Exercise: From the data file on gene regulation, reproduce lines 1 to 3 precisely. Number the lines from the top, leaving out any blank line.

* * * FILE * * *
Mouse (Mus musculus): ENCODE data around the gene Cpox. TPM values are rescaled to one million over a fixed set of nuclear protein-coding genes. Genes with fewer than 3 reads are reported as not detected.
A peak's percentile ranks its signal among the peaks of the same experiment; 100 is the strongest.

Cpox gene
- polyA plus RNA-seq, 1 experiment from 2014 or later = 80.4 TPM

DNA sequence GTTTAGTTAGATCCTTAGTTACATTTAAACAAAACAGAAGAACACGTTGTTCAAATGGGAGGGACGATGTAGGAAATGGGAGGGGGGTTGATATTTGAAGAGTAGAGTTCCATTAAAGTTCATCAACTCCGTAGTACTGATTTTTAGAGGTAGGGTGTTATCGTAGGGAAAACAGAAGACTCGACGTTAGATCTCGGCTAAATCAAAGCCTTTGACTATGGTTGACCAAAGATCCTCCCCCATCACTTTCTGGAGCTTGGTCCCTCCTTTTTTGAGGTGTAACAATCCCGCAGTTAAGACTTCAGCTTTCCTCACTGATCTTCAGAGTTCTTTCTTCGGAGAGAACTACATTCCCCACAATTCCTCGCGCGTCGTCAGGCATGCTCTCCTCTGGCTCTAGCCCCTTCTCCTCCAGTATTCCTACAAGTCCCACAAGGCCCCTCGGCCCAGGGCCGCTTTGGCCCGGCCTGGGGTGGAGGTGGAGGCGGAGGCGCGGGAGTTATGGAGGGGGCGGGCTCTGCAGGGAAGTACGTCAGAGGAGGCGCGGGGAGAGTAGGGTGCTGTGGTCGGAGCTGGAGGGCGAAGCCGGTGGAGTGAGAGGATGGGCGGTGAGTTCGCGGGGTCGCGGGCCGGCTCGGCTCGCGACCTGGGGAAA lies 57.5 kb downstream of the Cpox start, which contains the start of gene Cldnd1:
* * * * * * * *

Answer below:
Mouse (Mus musculus): ENCODE data around the gene Cpox. TPM values are rescaled to one million over a fixed set of nuclear protein-coding genes. Genes with fewer than 3 reads are reported as not detected.
A peak's percentile ranks its signal among the peaks of the same experiment; 100 is the strongest.

Cpox gene